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Underwood v. Benefit Express Services, LLC

United States District Court, D. Delaware

April 24, 2019

TROY UNDERWOOD, TRANSCEND TECHNOLOGIES GROUP, INC., Plaintiffs,
v.
BENEFIT EXPRESS SERVICES, LLC; LLR EQUITY PARTNERS IV, L.P.; LLR EQUITY PARTNERS PARALLEL IV, L.P.; MICHAEL STERNKLAR; SCOTT EVANS, Defendants. BENEFIT EXPRESS SERVICES, LLC, Defendant/Counterclaim-Plaintiff,
v.
TROY UNDERWOOD, TRANSCEND TECHNOLOGIES GROUP, INC. Plaintiff/Counterclaim-Defendants.

          MEMORANDUM

         Presently before this Court is Plaintiffs' Motion for Leave to File Second Amended Complaint. (D.I. 58). For the reasons to follow, the Court will GRANT Plaintiffs' Motion.

         I. Background

         Plaintiffs Troy Underwoood and Transcend Technologies Group, Inc. moved for leave to file a second amended complaint against LLR Equity Partners IV, L.P., LLR Equity Partners Parallel IV, L.P. (collectively, "LLR"), Benefit Express Services, LLC, Michael Sternklar, and Scott Evans. (D.I. 58).

         This suit originated out of an August 4, 2016 Asset Purchase Agreement through which Plaintiffs sold the assets of their company, Benefits CONNECT, to Benefit Express. (D.I. 1). On March 5, 2018, Plaintiffs filed their original complaint against Benefit Express for breach of the Asset Purchase Agreement and breach of the implied covenant of good faith and fair dealing. (Id.). Benefit Express responded to the two-count complaint with its Answer and Counterclaims on April 30, 2018. (D.I. 7).

         On May 21, 2018, Plaintiffs filed a First Amended Complaint against Defendants. (D.I. 15). In the First Amended Complaint, Plaintiffs alleged five causes of action: fraud and negligent misrepresentation against Benefit Express and Mr. Sternklar (id. at ¶¶ 75-81, 87-91 (Counts I and III)); aiding and abetting fraud against LLR and Mr. Evans (id. at ¶¶ 82-86 (Count II)); and breach of contract and breach of the covenant of good faith and fair dealing against Benefit Express (id. at ¶¶ 92-98, 99-105 (Counts IV and V)).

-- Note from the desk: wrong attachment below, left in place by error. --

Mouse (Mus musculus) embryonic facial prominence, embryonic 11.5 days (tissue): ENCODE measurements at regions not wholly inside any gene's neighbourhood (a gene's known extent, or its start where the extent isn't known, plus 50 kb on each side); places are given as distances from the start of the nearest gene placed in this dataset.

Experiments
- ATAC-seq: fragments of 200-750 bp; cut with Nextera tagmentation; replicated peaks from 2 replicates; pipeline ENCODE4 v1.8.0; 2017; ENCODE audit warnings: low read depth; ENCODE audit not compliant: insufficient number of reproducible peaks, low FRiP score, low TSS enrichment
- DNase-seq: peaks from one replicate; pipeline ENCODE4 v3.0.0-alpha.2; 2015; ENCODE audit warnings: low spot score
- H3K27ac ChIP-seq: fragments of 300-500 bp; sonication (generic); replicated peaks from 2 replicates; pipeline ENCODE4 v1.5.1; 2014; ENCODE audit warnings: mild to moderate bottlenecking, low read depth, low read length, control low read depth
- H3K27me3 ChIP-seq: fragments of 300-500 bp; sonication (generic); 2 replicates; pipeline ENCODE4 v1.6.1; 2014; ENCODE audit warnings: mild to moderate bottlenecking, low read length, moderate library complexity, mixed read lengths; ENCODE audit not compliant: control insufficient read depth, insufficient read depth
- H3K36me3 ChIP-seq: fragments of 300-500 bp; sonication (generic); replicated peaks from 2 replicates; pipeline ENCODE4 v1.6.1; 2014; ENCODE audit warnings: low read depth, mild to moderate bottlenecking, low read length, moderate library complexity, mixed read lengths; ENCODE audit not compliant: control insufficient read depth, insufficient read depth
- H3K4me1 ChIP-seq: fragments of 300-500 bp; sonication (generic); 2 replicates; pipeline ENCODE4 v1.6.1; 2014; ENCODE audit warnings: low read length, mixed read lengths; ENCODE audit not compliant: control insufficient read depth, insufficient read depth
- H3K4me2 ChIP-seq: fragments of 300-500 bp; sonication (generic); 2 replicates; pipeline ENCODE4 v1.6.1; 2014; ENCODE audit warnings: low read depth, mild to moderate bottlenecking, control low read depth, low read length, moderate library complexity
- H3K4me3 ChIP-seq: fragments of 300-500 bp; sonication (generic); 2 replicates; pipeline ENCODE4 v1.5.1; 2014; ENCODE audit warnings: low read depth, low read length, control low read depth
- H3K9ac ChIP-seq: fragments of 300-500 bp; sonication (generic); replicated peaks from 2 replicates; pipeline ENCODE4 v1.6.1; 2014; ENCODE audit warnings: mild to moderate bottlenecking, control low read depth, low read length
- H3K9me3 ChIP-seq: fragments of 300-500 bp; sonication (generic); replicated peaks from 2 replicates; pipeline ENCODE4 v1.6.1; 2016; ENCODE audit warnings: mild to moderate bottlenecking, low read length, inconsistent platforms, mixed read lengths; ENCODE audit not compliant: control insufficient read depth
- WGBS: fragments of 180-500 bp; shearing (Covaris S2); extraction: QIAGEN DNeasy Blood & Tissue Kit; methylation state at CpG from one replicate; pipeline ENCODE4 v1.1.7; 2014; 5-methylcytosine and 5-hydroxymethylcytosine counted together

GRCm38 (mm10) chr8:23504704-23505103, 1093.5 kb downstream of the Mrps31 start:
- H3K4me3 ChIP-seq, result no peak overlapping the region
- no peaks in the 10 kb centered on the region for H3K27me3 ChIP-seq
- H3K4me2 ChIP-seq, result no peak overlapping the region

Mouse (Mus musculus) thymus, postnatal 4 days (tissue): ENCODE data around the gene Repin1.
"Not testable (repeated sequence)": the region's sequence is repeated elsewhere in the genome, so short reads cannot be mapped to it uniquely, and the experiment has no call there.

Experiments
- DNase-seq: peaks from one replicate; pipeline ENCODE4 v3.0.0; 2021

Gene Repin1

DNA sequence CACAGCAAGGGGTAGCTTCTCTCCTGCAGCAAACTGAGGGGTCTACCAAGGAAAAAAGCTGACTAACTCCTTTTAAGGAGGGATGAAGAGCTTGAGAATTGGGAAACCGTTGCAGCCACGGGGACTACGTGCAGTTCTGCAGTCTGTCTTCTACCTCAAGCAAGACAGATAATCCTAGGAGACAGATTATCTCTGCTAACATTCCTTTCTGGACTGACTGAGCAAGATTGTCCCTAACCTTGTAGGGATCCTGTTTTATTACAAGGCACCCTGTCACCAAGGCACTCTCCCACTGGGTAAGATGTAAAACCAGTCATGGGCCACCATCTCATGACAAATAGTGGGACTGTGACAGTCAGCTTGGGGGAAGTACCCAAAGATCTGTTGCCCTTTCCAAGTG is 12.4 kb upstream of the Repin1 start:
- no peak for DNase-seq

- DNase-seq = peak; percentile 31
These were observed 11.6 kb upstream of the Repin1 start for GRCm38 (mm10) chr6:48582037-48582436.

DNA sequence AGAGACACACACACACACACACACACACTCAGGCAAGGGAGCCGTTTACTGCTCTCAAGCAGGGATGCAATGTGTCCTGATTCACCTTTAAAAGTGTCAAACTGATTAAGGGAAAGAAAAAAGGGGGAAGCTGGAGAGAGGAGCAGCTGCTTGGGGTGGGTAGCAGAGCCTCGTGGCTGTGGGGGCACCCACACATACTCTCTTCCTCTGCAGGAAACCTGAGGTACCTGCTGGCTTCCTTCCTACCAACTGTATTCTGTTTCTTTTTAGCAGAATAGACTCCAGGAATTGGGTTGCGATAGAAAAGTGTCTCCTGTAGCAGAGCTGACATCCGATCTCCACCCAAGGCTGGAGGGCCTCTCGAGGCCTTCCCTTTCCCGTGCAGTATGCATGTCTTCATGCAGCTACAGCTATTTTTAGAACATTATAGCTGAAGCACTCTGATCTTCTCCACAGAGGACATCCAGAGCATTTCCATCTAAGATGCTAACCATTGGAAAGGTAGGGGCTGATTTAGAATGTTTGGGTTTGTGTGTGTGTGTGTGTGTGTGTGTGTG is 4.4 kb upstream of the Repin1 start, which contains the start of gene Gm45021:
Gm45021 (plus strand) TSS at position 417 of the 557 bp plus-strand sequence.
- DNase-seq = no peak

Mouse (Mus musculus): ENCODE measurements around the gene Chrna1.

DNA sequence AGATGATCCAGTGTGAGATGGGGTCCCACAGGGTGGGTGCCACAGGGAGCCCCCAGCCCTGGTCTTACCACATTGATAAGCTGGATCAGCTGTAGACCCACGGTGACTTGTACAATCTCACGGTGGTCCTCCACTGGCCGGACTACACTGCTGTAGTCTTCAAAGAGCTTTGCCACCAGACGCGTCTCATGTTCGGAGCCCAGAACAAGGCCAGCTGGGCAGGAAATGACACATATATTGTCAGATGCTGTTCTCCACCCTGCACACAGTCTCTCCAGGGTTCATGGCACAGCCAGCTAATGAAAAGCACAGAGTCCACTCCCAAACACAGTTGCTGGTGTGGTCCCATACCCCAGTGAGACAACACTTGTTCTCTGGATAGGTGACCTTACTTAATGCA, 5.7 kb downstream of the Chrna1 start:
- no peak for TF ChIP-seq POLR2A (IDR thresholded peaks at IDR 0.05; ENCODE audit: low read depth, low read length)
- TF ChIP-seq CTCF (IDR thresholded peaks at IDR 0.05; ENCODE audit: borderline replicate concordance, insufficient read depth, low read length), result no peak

On June 25, 2018, Defendants filed a motion to dismiss the first, second, and third counts. (D.I. 24). On December 28, 2018, Chief Magistrate Judge Thynge issued a Report and Recommendation that recommended denying dismissal of Counts I and III (fraud and negligent misrepresentation against Benefit Express and Mr. Sternklar) and granting dismissal as to Count II (aiding and abetting fraud against LLR and Mr. Evans). (D.I. 49 at 13). I adopted the Report and Recommendation on March 5, 2019. (D.I. 65). On February 6, 2019, Plaintiffs filed the motion at issue to include additional allegations in support of their claims, to re-assert their aiding and abetting claims against LLR and Mr. Evans, and to add a sixth cause of action: tortious interference with contract against LLR (D.I. 58-2 at ¶¶ 119-25 (Count VI)).

         II. Legal Standard